“Punk rock and Rastafarianism rule.”
Anna Marks, Remote Goat ★★★
Substance & Shadow’s latest show Duplicity went down a storm at Exeter’s Bike Shed Theatre last night. Playing to a vocal and appreciative full house the cast swooped energetically through Seventies London with a paean to Punk Rock and a romp round Rastafarianism.
Duplicity comes from the stable of twin stories and true to that tradition uses role and identity swaps as dramatic devices. The show explores ideas of the lucky and unlucky twin, sickness and health, success and failure – but is there a top twin or does brotherly love triumph? Midge Mullin, who played the twins – Tommy and Finbar – with energy and range, may have an answer.
Tommy Kelly flees the fair where he grew up and heads to London with a multicoloured guitar and a bit of talent. London in 1977 is a magnet for fortune seekers, adventurers and anybody wanting to be in the thick of it. He gets spotted by seedy opportunist agent Leonard Silver and his band, Blank Generation, makes it big. Silver provides most of the comedy in the show and his machinations essentially drive the plot. Nathan Simpson, as Silver, eschews subtlety and stomps and swears his way through the role in near authentic punk fashion. Naturally, grimy-suited Silver doesn’t say no to a Blank Generation spot on Top of the Pops and a big hike in his bank balance.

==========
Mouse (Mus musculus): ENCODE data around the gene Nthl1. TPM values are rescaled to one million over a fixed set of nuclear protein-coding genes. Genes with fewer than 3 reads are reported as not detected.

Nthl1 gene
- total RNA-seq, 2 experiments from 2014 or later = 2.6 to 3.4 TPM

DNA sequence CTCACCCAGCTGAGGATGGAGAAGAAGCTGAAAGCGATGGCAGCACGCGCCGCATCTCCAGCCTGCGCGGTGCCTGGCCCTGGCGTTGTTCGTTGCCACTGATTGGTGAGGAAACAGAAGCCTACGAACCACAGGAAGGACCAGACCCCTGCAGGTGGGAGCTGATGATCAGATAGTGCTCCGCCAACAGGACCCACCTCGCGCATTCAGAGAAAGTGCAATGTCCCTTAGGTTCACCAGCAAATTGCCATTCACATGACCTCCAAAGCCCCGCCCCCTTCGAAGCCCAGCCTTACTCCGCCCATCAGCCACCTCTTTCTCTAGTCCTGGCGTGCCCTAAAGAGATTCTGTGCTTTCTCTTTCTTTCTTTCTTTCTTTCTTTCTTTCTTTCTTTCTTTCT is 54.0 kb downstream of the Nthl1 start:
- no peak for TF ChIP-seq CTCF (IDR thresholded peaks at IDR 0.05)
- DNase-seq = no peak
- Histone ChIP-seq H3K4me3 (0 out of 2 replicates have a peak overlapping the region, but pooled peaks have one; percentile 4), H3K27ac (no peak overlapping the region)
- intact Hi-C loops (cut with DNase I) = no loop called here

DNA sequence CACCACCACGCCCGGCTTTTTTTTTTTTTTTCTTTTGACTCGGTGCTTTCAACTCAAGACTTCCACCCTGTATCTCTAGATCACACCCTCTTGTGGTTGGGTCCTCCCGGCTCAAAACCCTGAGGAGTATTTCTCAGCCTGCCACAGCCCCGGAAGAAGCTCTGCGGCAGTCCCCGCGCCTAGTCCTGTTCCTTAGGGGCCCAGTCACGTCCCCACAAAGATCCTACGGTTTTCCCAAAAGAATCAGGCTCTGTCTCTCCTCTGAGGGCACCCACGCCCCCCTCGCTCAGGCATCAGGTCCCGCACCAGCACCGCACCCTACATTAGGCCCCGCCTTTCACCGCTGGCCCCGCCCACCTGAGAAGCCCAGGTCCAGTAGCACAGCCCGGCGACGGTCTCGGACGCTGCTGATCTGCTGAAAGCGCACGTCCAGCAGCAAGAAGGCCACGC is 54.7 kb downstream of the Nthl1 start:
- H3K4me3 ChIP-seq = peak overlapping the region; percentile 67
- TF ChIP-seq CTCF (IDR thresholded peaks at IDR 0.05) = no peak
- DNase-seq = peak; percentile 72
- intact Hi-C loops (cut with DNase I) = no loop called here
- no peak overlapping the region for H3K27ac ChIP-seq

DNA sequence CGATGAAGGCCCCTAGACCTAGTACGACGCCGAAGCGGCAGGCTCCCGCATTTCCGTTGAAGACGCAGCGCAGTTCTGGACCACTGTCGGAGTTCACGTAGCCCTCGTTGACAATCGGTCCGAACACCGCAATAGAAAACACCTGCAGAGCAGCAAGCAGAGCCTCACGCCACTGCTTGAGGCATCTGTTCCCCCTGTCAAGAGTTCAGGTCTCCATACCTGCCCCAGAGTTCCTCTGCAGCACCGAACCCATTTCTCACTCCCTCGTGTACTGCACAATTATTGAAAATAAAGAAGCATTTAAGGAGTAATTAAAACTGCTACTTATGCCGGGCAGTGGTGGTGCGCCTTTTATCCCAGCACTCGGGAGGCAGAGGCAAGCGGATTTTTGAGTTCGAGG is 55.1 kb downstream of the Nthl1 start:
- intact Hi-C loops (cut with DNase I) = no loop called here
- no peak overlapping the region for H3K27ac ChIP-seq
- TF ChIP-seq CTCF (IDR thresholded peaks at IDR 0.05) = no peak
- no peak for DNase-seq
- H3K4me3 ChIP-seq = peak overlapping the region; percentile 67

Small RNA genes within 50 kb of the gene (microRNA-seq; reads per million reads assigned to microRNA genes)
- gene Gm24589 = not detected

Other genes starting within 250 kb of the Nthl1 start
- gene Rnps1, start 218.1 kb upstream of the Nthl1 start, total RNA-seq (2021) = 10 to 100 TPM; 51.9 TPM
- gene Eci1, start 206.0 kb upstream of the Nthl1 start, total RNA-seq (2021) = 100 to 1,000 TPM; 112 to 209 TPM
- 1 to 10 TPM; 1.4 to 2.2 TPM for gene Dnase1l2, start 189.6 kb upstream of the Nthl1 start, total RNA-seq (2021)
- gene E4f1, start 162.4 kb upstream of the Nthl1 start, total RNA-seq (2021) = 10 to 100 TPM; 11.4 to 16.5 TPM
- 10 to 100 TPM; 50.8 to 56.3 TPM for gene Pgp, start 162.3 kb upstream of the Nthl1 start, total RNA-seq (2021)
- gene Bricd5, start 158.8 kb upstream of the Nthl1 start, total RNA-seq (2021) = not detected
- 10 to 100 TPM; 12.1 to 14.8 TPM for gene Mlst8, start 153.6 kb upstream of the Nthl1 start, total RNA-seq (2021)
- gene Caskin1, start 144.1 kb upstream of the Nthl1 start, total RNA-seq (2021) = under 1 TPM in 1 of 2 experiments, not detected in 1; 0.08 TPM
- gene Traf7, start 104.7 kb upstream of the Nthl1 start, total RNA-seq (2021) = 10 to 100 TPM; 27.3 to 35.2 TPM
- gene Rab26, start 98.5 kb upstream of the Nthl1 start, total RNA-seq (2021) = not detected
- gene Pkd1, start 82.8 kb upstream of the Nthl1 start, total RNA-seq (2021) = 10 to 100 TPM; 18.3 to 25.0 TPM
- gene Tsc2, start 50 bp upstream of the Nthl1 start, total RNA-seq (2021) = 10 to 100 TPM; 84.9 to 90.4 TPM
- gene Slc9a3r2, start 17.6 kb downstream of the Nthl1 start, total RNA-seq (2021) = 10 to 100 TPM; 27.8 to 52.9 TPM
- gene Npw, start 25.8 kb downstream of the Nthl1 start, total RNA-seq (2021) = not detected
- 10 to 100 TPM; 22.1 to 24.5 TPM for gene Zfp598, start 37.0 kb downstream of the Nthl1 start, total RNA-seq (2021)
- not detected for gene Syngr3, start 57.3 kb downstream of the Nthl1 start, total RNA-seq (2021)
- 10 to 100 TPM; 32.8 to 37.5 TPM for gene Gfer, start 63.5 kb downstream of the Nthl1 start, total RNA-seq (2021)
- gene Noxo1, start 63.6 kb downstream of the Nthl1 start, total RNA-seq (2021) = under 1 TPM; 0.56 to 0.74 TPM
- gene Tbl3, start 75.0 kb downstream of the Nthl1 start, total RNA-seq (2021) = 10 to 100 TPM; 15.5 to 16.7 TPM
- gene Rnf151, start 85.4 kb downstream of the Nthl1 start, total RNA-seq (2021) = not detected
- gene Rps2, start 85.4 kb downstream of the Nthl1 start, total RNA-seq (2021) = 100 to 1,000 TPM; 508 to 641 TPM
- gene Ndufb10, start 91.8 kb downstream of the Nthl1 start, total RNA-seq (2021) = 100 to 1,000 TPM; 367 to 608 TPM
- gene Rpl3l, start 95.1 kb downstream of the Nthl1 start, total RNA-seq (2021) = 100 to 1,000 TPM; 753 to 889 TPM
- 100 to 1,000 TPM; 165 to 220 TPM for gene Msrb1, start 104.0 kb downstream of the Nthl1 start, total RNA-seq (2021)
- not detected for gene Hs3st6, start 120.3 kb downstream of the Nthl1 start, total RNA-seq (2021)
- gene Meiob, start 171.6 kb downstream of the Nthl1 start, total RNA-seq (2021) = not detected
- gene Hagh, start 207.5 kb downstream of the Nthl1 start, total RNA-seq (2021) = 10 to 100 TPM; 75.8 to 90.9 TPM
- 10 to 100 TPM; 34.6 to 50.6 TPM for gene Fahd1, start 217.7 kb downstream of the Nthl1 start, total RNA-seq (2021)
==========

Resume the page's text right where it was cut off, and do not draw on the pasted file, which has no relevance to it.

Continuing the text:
The action is supplemented by some great music and evocative visuals. The fictional band, Blank Generation, is an incarnation of and maybe homage to, The Probes. It’s anybody’s guess which provided the stimulus for Duplicity’s writers – the music of The Probes or the notion of a twin story.
The visual projections give atmosphere and depth to an otherwise stark stage. So too do the female characters, UV (Rachel Milne) and Fabie (Joana Crisostomo). And yet it was all a little too neat. Duplicity provides glimpses of the world of Punk but it lacks the rawness of that characteristic brutal in your face up yours nihilism. The meanderings into Rastafarianism are intriguing and provide a multicultural historical context. But there is no heartfelt roar from the Lion of Judah.
Yet – reggae roots rule and Marcus Garvey rides again. Duplicity revisits and celebrates 07.07.77 – the two sevens clash. Anything is possible. Give it a whirl.